Certain inputs and outputs come up in many different actions and triggers. We go over some of these common inputs and outputs here, in several categories:
- Form Fields: Inputs and outputs representing form fields, either within a GoFormz form, or a third-party application object.
- GoFormz Object IDs: 32-digit IDs of various GoFormz objects.
- Form Metadata: Inputs and outputs that provide information about a GoFormz form.
- DataSet Specs: Inputs and outputs that deliver DataSets and specify how DataSet columns map to other objects.
Several of custom workflow steps (actions and triggers) either output individual form fields (e.g. Form Completed and Get Form), or can be used to fill in individual form fields (e.g. Create Form and Update Form). These outputs are always named using "field_" as a prefix, followed by the field's name:
|When used as an output, this is the value contained in the "<field_name>" field of the form. So for instance the output |
When used as an input, this is the value that should be placed into the form field with name "<field_name>". So if the input is
Note that this description applies to GoFormz form fields only! Field inputs/outputs for third-party apps may behave differently.
Every object (e.g. form, template, data source, etc.) in GoFormz has a unique 32-digit hexadecimal identifier, or ID. These IDs are used as inputs in many different actions, in order to identify the object that the action should target. There are also a handful of actions and triggers that return an ID as their output.
In this section, we go over some commonly used object IDs and where to obtain them.
|The ID associated with a GoFormz form. You can obtain a form ID in two ways:|
Open the form in the GoFormz web app's Form Editor. You will see the form ID in the URL.
The Form Completed trigger returns the ID of the form that was completed as one of its outputs.
|The ID associated with a form template. You can obtain a template ID in a few ways:|
Open the desired template in the GoFormz web app's Template Editor. You will see the template ID in the URL.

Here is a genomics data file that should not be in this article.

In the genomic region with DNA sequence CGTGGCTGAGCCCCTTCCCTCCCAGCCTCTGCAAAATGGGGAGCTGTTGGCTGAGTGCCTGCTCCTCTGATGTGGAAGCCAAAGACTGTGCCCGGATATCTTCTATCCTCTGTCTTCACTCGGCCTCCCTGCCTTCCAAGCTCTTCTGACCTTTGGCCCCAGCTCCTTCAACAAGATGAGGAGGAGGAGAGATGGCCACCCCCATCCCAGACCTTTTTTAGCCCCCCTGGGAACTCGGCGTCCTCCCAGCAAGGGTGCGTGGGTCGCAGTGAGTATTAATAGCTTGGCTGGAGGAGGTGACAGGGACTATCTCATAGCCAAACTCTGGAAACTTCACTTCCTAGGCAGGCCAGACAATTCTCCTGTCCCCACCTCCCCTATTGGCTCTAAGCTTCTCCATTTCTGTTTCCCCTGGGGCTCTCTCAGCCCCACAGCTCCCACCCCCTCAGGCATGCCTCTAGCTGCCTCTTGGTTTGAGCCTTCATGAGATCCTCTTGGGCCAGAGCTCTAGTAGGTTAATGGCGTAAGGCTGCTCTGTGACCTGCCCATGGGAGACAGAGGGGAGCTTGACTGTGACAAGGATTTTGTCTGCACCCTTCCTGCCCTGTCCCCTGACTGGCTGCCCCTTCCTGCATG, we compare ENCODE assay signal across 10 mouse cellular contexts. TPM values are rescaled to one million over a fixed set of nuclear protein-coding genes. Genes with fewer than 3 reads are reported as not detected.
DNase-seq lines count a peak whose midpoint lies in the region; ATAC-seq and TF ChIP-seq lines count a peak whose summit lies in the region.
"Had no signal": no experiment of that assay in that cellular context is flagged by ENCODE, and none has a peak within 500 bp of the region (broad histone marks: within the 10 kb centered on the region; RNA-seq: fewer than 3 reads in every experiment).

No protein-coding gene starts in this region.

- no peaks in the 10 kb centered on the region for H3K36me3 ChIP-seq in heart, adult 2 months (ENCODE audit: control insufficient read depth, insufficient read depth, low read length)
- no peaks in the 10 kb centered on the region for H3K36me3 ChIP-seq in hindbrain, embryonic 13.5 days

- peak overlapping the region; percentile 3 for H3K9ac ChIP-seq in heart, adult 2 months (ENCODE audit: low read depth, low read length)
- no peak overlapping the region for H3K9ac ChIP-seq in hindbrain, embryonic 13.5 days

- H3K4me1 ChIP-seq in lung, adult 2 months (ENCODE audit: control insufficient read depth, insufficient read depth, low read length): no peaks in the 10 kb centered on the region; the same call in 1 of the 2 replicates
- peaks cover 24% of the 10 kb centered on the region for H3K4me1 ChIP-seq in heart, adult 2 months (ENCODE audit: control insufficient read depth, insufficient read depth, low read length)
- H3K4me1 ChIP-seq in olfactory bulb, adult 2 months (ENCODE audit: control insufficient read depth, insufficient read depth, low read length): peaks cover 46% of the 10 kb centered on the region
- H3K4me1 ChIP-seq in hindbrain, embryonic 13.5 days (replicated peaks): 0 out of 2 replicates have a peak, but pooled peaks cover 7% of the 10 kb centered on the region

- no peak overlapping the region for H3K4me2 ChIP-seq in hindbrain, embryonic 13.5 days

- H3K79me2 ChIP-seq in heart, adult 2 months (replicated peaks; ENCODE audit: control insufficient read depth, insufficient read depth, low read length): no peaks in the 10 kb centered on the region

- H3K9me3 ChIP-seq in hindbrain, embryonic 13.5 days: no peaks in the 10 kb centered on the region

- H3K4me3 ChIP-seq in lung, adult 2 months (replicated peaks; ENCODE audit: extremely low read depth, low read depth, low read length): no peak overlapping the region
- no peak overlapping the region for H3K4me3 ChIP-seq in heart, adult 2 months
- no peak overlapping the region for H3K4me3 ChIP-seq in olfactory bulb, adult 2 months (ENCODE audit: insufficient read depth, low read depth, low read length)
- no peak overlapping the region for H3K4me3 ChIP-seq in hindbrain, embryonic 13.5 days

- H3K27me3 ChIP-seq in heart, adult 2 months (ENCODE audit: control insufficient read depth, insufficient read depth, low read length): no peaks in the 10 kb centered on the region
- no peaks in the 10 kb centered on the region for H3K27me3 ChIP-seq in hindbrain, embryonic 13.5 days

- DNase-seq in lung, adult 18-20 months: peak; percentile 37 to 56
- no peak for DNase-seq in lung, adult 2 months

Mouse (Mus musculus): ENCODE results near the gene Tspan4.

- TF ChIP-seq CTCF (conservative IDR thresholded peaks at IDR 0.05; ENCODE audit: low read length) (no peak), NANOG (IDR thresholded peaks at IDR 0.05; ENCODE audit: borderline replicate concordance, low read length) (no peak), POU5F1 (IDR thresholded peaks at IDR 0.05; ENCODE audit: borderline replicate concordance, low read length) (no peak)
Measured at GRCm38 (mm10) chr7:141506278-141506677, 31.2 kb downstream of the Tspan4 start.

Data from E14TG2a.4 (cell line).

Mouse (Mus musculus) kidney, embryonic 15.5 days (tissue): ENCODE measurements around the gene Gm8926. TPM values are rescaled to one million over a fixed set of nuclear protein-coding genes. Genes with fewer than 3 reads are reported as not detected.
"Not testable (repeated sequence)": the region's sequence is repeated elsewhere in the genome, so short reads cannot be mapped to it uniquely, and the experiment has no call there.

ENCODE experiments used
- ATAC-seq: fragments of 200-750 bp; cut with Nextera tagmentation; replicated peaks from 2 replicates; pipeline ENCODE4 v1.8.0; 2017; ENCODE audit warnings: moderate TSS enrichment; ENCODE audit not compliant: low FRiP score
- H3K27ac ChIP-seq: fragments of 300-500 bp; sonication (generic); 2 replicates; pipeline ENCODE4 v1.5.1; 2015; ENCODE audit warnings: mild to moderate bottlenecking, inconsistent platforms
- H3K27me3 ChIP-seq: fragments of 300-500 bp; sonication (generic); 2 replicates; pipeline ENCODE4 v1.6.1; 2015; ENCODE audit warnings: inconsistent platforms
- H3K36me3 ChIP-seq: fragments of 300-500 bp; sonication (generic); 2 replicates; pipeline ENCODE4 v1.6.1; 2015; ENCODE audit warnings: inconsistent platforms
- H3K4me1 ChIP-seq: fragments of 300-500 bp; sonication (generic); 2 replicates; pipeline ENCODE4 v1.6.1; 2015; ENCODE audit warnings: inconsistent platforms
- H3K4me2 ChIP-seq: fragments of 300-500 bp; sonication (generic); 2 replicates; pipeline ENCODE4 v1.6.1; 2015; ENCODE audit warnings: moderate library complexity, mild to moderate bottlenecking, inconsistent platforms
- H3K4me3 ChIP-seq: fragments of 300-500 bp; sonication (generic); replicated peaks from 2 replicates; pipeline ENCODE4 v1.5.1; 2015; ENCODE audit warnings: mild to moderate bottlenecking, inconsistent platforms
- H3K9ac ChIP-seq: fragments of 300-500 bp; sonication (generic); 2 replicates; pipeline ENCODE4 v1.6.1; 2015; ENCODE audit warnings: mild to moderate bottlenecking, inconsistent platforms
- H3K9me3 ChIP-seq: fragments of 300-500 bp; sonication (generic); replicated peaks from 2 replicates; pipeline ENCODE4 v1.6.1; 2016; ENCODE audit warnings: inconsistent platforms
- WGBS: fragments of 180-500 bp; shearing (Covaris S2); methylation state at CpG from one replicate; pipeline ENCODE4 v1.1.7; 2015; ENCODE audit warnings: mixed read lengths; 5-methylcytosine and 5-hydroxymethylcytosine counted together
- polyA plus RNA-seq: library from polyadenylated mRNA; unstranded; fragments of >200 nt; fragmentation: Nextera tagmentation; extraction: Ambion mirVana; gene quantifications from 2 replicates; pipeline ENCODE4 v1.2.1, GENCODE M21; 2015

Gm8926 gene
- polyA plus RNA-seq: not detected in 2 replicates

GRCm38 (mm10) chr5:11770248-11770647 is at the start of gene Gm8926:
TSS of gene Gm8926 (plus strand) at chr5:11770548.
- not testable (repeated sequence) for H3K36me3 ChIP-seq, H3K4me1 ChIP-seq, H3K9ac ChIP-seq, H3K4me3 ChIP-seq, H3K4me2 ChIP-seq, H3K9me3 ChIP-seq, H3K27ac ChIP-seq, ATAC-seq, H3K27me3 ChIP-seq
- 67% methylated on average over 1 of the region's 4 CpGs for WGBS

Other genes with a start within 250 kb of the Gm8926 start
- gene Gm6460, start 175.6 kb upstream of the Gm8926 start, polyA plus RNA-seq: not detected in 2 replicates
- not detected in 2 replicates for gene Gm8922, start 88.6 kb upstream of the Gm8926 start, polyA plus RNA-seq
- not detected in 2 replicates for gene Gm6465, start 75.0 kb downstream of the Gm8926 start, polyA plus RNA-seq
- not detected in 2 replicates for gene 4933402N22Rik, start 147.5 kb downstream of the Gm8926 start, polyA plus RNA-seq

The Form Completed trigger returns the ID of the template on which the completed form was based.
* The Get Form action returns the ID of the template on which the chosen form was based.
|The ID associated with a GoFormz Data Source. To find a desired Data Source's ID, open it in the GoFormz web app. You will see the ID in the URL.|
A common workflow practice is storing important IDs somewhere as a reference for future use:
- For instance, you might have a main work order form and several forms that feed data into it (e.g. timesheets, purchase orders, inspection checklists, etc.). If you include the main form's ID in a field of each of these supplemental forms, you can create workflows to automate much of the main form's data entry. Or you can store the IDs of all related forms in a Data Source row, automating it that way.
- Or suppose you want to keep a one-to-one relationship between GoFormz work order forms and Salesforce work order objects. Then you might store the GoFormz form ID on the Salesforce work order object, and use a custom workflow to auto-update the form whenever the Salesforce object changes.
Form metadata variables provide information about the form itself, rather than the values of any specific fields within the form. Note that while